Your speakers or headphones will obviously play a pretty big role in how things sound with the Sound BlasterX AE-5 sound card.
- Installation is quick and easy
- Aurora Reactive LED lighting adds an additional flair
- LED lighting is optional
- Discrete headphone amp provides really great audio
- Difference between on-board and discrete audio is really impressive
- Software had some issues
- LED lighting isn’t going to be for everybody
- Audio improvement will depend on headphones or speakers that you’re using
Dedicated sound cards may be far less prevalent than they were in the early days of PC gaming but they haven’t disappeared completely. If you grew up building your own gaming computers, Creative and Sound Blaster are immediately recognizable names. While the company has branched out into other audio products (which we’ve found work quite well) they’ve also stuck to their roots with dedicated audio cards as well. The Creative Sound BlasterX AE-5 provides a dedicated sound card for your PC and comes with available lighting for those that are into that sort of thing. Keep reading to see how it performs.
- Sound Card
- Power: PCIe bus power, +5V for Aurora lighting (requires 4-pin molex peripheral connector from PC power supply)
- Audio Technology: BlasterX Acoustic Engine
- Dynamic Range (DNR): 122dB
- Connectivity Options (Main)
- 1/8″ (3.5mm) Mic In/Line In
- 1/8″ (3.5mm) Headphone/Headset Out
- 1/8″ Front Out
- 1/8″ Rear Out
- 1/8″ Center/Sub Out
- TOSLINK Optical Out
- Connectivity Options (Accessory): 1 x Front Panel Header, 1 x RGB LED Header (support 5V RGB strips)
- Supported Operating Systems: Windows® 7, Windows® 8, Windows® 10, Windows® 8.1
- Dimensions: 145 x 20 x 128 mm
- Platform: PCIe
- Recommended Usage: Gaming
- Headphone Amp
- Supported Headphone Impedance: 16 – 600 Ω
- Audio Technologies: CrystalVoice
WHAT’S IN THE BOX
- Sound BlasterX AE-5
- LED Light Strip
- Warranty Info
- Quick Start Guide
How much is there really to say on the design of a component that sits inside your PC tower, possibly never to be seen again? Probably not much, but there are some basics that we can get out of the way. The Sound BlasterX AE-5 is a PCIe sound card that includes a DAC and discrete headphone amp. Most all of the important bits that do the heavy lifting are stored inside of the enclosed case, so we’re really just looking at the outer casing here.
The bottom edge includes your standard PCIe connector, while the back edge has a slight notch giving the entire card a not-quite-rectangular form factor. The Sound Blaster X Pro-Gaming name mark is emblazoned on what will ultimately be the bottom face of the card and also along the edge on what is the top face of the card. The Sound BlasterX AE-5 product name is listed across what becomes the front edge of the card once it’s installed in your PC.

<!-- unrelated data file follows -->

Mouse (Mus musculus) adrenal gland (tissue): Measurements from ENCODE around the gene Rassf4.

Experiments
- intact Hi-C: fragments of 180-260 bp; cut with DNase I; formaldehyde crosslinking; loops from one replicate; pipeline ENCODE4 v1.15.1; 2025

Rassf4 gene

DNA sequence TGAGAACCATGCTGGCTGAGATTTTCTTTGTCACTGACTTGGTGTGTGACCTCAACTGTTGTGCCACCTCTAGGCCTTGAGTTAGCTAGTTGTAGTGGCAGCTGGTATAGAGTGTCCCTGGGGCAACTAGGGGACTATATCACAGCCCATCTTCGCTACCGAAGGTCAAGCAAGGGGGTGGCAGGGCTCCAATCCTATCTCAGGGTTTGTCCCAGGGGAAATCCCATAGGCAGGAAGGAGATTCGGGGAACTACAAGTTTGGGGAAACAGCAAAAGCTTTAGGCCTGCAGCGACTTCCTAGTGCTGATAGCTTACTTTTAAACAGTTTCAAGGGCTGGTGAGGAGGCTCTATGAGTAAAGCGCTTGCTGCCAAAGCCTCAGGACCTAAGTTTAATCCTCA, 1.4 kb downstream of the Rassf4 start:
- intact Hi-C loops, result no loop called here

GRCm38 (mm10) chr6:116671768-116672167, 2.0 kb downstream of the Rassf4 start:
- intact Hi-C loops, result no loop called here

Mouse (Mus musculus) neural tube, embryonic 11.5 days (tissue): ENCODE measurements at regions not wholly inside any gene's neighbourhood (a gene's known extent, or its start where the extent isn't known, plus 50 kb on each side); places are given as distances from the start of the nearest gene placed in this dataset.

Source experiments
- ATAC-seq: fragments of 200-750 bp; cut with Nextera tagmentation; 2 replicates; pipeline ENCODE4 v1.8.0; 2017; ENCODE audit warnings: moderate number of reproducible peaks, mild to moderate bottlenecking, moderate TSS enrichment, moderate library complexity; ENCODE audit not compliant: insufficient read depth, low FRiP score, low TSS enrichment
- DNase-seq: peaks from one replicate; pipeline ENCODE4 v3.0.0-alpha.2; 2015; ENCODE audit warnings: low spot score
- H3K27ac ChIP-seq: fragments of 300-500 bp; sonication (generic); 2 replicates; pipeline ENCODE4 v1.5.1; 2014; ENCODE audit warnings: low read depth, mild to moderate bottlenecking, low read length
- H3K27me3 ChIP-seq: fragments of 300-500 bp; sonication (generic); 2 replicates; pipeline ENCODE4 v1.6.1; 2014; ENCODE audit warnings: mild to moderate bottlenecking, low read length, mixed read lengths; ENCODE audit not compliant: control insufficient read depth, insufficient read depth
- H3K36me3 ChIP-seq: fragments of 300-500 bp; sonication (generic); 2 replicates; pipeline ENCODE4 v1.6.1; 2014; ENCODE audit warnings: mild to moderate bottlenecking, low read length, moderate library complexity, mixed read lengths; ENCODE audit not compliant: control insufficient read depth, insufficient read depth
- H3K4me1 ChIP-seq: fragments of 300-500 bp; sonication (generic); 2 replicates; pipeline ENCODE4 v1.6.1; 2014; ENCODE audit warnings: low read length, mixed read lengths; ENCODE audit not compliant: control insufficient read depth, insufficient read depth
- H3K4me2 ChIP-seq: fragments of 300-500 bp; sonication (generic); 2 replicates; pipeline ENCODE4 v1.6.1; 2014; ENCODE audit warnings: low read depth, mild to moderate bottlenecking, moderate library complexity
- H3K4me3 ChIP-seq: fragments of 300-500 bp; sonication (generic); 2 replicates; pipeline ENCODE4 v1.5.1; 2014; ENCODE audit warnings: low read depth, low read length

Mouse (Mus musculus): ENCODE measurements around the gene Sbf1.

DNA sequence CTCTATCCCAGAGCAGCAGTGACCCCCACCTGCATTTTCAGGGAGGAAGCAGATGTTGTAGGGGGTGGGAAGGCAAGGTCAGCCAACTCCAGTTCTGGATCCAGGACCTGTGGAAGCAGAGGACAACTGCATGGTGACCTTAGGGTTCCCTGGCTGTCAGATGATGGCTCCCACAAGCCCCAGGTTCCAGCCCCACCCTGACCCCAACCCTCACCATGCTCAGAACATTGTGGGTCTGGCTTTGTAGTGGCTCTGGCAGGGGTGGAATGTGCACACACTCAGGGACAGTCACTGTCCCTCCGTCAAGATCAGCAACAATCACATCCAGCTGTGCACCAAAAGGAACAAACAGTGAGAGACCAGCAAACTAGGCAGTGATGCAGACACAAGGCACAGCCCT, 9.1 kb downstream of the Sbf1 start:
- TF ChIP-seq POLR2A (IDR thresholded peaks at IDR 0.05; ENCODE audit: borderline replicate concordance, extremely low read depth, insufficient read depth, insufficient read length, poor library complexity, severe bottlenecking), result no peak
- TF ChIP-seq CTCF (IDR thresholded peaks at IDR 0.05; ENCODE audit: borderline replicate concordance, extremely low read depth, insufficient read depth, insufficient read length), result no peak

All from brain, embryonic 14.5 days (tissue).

The back edge of the card includes a 4-pin MOLEX power connector, which only provides power for the RGB lighting strip. The back edge also includes the front panel HD audio pins. The front edge has the RGB input plug near the back end of the case. If you want to use the RGB lighting you’ll plug the included light strip in here (more lighting strips are available for purchase if you’re interested) and then just be sure you’ve got a spare 4-pin MOLEX connector available on your power supply. The lighting can be left off completely if you don’t want to use it. My PC case doesn’t have any windows or areas where the lighting would really show through, so that was not tested in this review.
Last but absolutely not least, the rear panel. This is where all of the audio connections will happen, and there’s nothing too horribly out of the ordinary going on back there. From right to left you’ll find 3.5mm audio jacks for line in/Mic in, headphone, front (L/R), rear (L/R), and center/subwoofer. On the left end, you’ll also find an optical audio output. Overall this is a nice looking card, which you’ll possibly install and then never look at again.
If you’ve built your own computer, or have at least put a computer together in the past, installation will be a breeze. Just confirm that your computer has a spare PCIe slot for the card, remove the back plate for that slot from your PC case, and press the card firmly into the slot until it is seated. Screw the rear plate to the inside of the case, and if available add the front HD Audio cable from your PC case and for basic installation that’s all you’ll need. If you choose to add the included LED lighting, you’ll need to be sure that your power supply has an available 4 pin MOLEX power cable, but the sound card itself will work just fine without the LED strip if you don’t have that power cable available (or just don’t want to add the lighting strip to your PC). Once you close up your case, that’s really all there is for installation. Very straightforward and easy, especially if you’ve got some experience building a PC.